Conversely, chokeberries have multiple seeds. In fact, this is the quickest way to know the difference between these plants. Cut them down to the center and count the seeds. If there’s more than one seed, it’s a chokeberry.
Chokecherries also turn dark red or black over time, whereas red chokeberries stay red.
One of the quickest ways to differentiate chokeberries from chokecherries is to look at how the fruit grows. A quick analysis will show that chokeberries grow in clusters at the tips of the branches, whereas chokecherries grow vertically along the length of a branch.
Both plants are easy to harvest. All you have to do is pull a cluster from the tree.
When removing chokecherries, make sure that you don’t leave any berries or seeds on the ground. They can be very dangerous for birds and other animals looking for a quick snack. Conversely, it’s not a big deal if you accidentally leave a few chokeberries on the ground.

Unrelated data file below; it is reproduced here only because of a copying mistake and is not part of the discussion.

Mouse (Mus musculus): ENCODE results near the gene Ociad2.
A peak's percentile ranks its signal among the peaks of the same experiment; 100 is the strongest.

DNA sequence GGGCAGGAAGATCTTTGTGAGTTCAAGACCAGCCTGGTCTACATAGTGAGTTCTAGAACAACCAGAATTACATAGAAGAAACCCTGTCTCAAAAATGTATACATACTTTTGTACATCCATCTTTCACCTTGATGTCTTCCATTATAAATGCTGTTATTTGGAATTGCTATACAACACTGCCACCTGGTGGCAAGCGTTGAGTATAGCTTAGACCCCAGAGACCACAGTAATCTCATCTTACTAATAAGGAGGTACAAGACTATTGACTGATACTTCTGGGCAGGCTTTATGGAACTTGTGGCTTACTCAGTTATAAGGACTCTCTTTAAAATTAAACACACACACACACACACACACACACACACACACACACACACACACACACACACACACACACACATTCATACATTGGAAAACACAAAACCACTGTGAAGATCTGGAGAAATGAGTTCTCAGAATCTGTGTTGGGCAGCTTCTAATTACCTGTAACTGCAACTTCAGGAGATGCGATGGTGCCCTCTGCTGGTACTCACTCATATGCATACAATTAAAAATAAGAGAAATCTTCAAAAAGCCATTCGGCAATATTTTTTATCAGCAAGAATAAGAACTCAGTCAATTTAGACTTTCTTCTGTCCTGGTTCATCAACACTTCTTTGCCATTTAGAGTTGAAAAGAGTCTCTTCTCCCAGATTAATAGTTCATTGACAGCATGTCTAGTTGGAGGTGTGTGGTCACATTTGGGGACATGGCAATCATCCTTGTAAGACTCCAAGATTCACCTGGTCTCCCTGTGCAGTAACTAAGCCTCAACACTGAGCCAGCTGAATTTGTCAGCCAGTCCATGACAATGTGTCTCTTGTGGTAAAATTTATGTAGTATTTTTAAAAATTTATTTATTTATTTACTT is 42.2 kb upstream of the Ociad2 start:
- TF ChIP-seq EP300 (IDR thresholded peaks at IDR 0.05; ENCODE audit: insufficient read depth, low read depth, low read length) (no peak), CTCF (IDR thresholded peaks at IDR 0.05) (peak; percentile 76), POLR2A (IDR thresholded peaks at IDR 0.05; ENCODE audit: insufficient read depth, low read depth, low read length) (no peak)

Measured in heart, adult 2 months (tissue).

Both plants yield suckers that grow around the base of the plant. Remove the suckers to ensure they don’t take the nutrients and moisture intended for the main bush or tree.
Aronia berries hold onto their stems much longer than chokecherries. While both plants yield fruit in the fall, chokeberries can last well into the winter.
On the other hand, most chokecherry plants will lose all their fruits at the beginning of the winter. Not only does this make Aronia berries more viable for year-round gardeners, but it also makes them easier to manage.
Combining the flavor, growth patterns, and size of both plants, chokeberries tend to be the better choice. They also don’t have extremely toxic seeds and leaves, which is essential if you have pets and family members near the plants.
While these plants are quite dissimilar, they’re both native to North America. Their similar names, locations, and appearances (for younger plants) often lead to misnaming. However, they’re both worth growing, harvesting, and eating if you remove the seeds.